Before posting anything further, please keep in mind that this forum is open to the public (which includes your ex-husband), is meant for general rather than specific questions, and is not protected by any type of attorney-client privilege.
That being said, in making a ruling on custody, the presiding judge is to determine what arrangement is in the best interest of the children. Under New Hampshire law, the presiding judge is to consider a number of factors (see list at the link below), but none of us can tell you how your job alone will affect a particular judge's decision.
However, I think that you are right to be concerned about how a judge will react if you and your ex- dispute custody and the judge is asked to consider the nature of your work and the fact that you sometimes work from home while your children are there. Accordingly, I would strongly suggest that you try to work with your ex- to come up with an arrangement that both of you can live with -- rather than forcing a judge to step in and decide the matter for you.
Good luck to you.
Any answer or other information posted above is general in nature and is not intended, nor should it be construed, as legal advice. This posting does not create an attorney-client relationship between you and the posting attorney, and you are urged to engage a qualified attorney who is licensed to practice in the relevant jurisdiction.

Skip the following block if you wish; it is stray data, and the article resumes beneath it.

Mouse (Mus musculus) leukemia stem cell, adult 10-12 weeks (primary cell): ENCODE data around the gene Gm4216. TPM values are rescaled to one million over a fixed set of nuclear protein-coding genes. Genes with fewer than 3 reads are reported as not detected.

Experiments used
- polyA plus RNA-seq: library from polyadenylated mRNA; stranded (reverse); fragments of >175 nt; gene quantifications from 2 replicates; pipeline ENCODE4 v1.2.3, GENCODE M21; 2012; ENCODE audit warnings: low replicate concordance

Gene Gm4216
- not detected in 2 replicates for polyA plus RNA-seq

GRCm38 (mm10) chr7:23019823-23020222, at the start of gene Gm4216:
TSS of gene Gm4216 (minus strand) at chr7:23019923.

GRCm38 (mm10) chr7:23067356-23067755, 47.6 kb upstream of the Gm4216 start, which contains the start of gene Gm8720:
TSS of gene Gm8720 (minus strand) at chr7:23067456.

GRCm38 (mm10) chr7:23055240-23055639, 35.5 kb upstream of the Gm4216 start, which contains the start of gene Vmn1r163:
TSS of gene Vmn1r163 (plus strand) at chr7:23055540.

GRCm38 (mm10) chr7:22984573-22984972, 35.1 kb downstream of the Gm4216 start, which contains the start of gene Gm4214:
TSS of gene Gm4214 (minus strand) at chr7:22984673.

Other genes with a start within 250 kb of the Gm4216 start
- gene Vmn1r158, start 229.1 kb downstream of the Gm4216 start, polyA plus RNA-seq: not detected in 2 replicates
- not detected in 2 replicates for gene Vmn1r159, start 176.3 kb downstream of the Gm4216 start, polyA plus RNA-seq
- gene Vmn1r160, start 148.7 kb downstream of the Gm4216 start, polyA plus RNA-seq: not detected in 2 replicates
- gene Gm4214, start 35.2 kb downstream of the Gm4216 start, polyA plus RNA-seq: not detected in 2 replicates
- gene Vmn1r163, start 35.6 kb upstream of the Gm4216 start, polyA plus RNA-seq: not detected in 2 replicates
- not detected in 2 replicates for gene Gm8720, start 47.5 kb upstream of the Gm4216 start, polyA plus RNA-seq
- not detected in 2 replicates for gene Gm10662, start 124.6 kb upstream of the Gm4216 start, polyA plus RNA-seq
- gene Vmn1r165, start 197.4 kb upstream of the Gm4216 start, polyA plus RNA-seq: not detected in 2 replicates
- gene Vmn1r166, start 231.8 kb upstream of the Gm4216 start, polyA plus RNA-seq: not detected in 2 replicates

Good advice above. Instead of providing all of the details on a public forum, consult with an attorney for the best opinion. It may be hard to find the time or funds to do so, but it will be very worthwhile to determine your best way to proceed and what points to raise.
That said, you do have some very positive facts in your corner from your narrative. There is a potentially negative fact in your career, but frankly, if you have the right argument, you can certainly make sure that it not a determinative factor. Again, counsel can help here.
Feel free to contact me if you would like to discuss your matter further.
Christine G. DeBernardis, Esq.
This is not legal advice and is not intended to create an attorney-client relationship. You should speak to an attorney for further information.
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